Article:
"THE CRISIS is now," President Bush says of Social Security. Both aspects of that declaration are incorrect; both also contain nuggets of truth. Social Security faces a long-term deficit that is significant, if not nearly as staggering as the accompanying shortfall in Medicare. Over the next 75 years, the projected shortfall is $3.7 trillion, although the president prefers to use an even scarier number, $10.5 trillion, the gap forecast over an infinite horizon. Left untouched, the Social Security program, sometime in the next 40 or 50 years, is projected to run out of money to pay the full retirement benefits it has promised.
This is less a crisis than a problem -- one that may be more easily solved on paper than in the real world, where politicians are loath to adopt changes that could keep the program solvent in the long run but inflict costs -- and therefore pose political risk -- in the short term. And though the problem isn't now, in the sense that Social Security is on the verge of going broke, it's also undeniable that it's far easier to fix things now than later. Failing to take sensible steps now will require harder changes later, in benefit cuts, tax increases or both.
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Social Security's fundamental difficulty is a demographic one: As time passes, there will be more retirees demanding benefits and fewer workers paying the taxes that fund the program. Currently there are more than three workers for every retiree; by 2040, that ratio will drop to 2 to 1. Moreover, increasing life expectancy will place additional demands on the program, a cost amplified by the fact that higher earners, who collect bigger Social Security checks, tend to live longer.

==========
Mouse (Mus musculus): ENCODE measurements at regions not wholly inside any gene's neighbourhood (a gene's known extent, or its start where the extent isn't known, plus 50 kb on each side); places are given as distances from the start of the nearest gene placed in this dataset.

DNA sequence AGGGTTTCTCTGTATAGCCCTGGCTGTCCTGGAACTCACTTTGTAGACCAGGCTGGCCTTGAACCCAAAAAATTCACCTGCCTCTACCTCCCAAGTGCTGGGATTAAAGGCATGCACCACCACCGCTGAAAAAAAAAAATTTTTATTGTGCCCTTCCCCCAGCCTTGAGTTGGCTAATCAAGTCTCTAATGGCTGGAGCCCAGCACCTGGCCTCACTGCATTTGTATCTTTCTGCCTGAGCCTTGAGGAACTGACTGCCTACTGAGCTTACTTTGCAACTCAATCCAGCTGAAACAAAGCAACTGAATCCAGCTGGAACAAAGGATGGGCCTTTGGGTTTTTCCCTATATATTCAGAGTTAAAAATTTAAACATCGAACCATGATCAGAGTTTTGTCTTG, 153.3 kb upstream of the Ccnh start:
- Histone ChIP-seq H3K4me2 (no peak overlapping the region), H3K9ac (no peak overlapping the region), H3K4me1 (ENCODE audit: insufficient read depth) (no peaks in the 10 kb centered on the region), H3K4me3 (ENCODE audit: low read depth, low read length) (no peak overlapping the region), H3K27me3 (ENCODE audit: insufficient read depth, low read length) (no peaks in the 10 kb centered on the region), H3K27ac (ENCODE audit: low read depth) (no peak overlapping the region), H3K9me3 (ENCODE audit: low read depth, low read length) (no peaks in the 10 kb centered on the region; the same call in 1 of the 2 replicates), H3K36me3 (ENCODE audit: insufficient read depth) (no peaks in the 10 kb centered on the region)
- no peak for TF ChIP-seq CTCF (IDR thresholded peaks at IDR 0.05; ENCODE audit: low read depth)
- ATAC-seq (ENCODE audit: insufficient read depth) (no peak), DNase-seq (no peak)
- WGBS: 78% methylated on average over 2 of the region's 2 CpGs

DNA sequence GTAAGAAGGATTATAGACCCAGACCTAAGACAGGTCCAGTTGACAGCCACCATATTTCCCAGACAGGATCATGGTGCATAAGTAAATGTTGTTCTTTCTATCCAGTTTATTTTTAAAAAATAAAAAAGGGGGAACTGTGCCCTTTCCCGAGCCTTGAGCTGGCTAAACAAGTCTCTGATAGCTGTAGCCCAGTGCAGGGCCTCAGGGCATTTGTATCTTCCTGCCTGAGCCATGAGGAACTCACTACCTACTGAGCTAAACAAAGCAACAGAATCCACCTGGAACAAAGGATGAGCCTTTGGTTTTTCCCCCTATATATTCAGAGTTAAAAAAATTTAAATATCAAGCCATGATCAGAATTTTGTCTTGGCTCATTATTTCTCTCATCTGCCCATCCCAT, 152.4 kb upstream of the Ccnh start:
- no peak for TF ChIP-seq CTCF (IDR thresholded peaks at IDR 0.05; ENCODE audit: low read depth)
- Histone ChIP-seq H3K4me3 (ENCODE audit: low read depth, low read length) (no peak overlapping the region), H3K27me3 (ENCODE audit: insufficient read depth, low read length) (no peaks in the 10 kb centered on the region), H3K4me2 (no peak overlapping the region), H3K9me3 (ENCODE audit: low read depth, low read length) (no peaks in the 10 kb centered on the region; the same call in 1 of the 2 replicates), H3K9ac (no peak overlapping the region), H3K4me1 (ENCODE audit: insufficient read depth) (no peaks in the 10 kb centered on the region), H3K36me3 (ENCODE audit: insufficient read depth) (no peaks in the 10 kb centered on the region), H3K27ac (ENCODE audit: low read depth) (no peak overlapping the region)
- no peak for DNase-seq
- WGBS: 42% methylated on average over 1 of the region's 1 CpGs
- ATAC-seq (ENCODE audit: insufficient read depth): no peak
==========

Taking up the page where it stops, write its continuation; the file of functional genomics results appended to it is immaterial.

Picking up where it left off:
The tipping point is now projected to come in 2018, when for the first time Social Security is expected to pay out more in benefits than it will take in. It won't be until 2042, according to the Social Security trustees, or 2052, in the analysis of the Congressional Budget Office, that retirees' demands will be so great that the trust fund is depleted. At that point, enough new money will be coming in to pay 73 percent of promised benefits, according to the trustees (80 percent, according to the CBO). Even with such a reduction, future beneficiaries would receive more, in inflation-adjusted dollars, than they do today because of the way benefits are adjusted for wage growth. When Mr. Bush says that the system then "will be flat bust, bankrupt," he is flat wrong.
What would have to be done to avoid cuts of this magnitude? According to the trustees, an immediate, permanent increase of the payroll tax by 1.89 percent of payroll (it's now 12.4 percent, including the employer's and employee's contributions) -- or a benefit cut of 13 percent -- would let the program pay all the promised benefits for the next 75 years, though something more would have to be done after that. Economic growth that's healthier than projected could postpone the day of reckoning. So could more liberal immigration policies.
Mr. Bush isn't the first to deploy the "c" word to describe Social Security's predicament. "This fiscal crisis in Social Security affects every generation," President Bill Clinton warned in 1998. Every year that changes are put off makes them more expensive -- and more painful to future generations. Whether private accounts would help is a topic we'll tackle in a future editorial. But a bit of hyperbole in the cause of generating responsible action on Social Security isn't the worst sin that is apt to be committed in the course of the coming debate.
This is one in a series of editorials examining Social Security and its future. Others can be found at www.washingtonpost.com/opinion.